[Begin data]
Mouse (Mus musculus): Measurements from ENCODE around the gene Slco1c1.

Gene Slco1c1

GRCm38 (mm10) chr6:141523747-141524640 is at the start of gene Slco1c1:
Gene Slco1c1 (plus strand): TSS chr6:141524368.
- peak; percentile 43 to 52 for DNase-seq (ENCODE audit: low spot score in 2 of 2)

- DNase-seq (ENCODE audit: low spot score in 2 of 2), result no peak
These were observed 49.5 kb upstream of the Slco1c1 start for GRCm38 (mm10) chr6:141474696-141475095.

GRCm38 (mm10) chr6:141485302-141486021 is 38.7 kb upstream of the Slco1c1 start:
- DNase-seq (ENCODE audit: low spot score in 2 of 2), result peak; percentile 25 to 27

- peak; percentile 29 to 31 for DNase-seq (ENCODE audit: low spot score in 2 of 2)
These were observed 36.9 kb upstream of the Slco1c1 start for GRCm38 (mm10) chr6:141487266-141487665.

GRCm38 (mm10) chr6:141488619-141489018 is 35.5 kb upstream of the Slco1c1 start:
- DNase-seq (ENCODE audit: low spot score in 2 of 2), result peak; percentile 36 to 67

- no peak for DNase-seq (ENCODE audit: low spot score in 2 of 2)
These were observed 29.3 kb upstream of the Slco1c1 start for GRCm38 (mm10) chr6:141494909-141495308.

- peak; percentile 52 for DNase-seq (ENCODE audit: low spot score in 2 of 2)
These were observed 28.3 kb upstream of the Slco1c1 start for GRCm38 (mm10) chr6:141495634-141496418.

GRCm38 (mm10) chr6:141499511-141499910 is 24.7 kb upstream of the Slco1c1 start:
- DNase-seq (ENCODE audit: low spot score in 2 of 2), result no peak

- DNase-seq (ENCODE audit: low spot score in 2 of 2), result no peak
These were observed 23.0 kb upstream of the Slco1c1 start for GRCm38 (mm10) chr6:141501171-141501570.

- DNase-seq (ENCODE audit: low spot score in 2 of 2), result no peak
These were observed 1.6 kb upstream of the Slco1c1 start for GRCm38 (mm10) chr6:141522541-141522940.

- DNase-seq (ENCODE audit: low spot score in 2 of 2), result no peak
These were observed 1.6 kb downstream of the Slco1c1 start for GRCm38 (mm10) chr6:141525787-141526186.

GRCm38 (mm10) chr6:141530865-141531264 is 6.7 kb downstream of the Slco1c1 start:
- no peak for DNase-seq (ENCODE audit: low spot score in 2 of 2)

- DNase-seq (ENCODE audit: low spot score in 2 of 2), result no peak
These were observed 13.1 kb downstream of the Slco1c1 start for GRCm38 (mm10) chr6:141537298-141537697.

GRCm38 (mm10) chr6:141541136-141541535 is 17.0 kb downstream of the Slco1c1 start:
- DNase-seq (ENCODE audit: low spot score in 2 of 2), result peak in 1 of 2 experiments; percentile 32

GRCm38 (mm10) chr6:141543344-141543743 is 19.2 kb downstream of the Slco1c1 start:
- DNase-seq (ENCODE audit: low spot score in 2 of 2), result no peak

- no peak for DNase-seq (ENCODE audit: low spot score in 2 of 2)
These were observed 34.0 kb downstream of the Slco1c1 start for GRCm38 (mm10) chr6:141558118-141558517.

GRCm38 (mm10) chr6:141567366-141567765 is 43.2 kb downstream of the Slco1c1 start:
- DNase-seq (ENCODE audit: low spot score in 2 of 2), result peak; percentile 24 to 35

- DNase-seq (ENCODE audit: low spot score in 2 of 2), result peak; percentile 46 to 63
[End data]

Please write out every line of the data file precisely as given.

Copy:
Mouse (Mus musculus): Measurements from ENCODE around the gene Slco1c1.

Gene Slco1c1

GRCm38 (mm10) chr6:141523747-141524640 is at the start of gene Slco1c1:
Gene Slco1c1 (plus strand): TSS chr6:141524368.
- peak; percentile 43 to 52 for DNase-seq (ENCODE audit: low spot score in 2 of 2)

- DNase-seq (ENCODE audit: low spot score in 2 of 2), result no peak
These were observed 49.5 kb upstream of the Slco1c1 start for GRCm38 (mm10) chr6:141474696-141475095.

GRCm38 (mm10) chr6:141485302-141486021 is 38.7 kb upstream of the Slco1c1 start:
- DNase-seq (ENCODE audit: low spot score in 2 of 2), result peak; percentile 25 to 27

- peak; percentile 29 to 31 for DNase-seq (ENCODE audit: low spot score in 2 of 2)
These were observed 36.9 kb upstream of the Slco1c1 start for GRCm38 (mm10) chr6:141487266-141487665.

GRCm38 (mm10) chr6:141488619-141489018 is 35.5 kb upstream of the Slco1c1 start:
- DNase-seq (ENCODE audit: low spot score in 2 of 2), result peak; percentile 36 to 67

- no peak for DNase-seq (ENCODE audit: low spot score in 2 of 2)
These were observed 29.3 kb upstream of the Slco1c1 start for GRCm38 (mm10) chr6:141494909-141495308.

- peak; percentile 52 for DNase-seq (ENCODE audit: low spot score in 2 of 2)
These were observed 28.3 kb upstream of the Slco1c1 start for GRCm38 (mm10) chr6:141495634-141496418.

GRCm38 (mm10) chr6:141499511-141499910 is 24.7 kb upstream of the Slco1c1 start:
- DNase-seq (ENCODE audit: low spot score in 2 of 2), result no peak

- DNase-seq (ENCODE audit: low spot score in 2 of 2), result no peak
These were observed 23.0 kb upstream of the Slco1c1 start for GRCm38 (mm10) chr6:141501171-141501570.

- DNase-seq (ENCODE audit: low spot score in 2 of 2), result no peak
These were observed 1.6 kb upstream of the Slco1c1 start for GRCm38 (mm10) chr6:141522541-141522940.

- DNase-seq (ENCODE audit: low spot score in 2 of 2), result no peak
These were observed 1.6 kb downstream of the Slco1c1 start for GRCm38 (mm10) chr6:141525787-141526186.

GRCm38 (mm10) chr6:141530865-141531264 is 6.7 kb downstream of the Slco1c1 start:
- no peak for DNase-seq (ENCODE audit: low spot score in 2 of 2)

- DNase-seq (ENCODE audit: low spot score in 2 of 2), result no peak
These were observed 13.1 kb downstream of the Slco1c1 start for GRCm38 (mm10) chr6:141537298-141537697.

GRCm38 (mm10) chr6:141541136-141541535 is 17.0 kb downstream of the Slco1c1 start:
- DNase-seq (ENCODE audit: low spot score in 2 of 2), result peak in 1 of 2 experiments; percentile 32

GRCm38 (mm10) chr6:141543344-141543743 is 19.2 kb downstream of the Slco1c1 start:
- DNase-seq (ENCODE audit: low spot score in 2 of 2), result no peak

- no peak for DNase-seq (ENCODE audit: low spot score in 2 of 2)
These were observed 34.0 kb downstream of the Slco1c1 start for GRCm38 (mm10) chr6:141558118-141558517.

GRCm38 (mm10) chr6:141567366-141567765 is 43.2 kb downstream of the Slco1c1 start:
- DNase-seq (ENCODE audit: low spot score in 2 of 2), result peak; percentile 24 to 35

- DNase-seq (ENCODE audit: low spot score in 2 of 2), result peak; percentile 46 to 63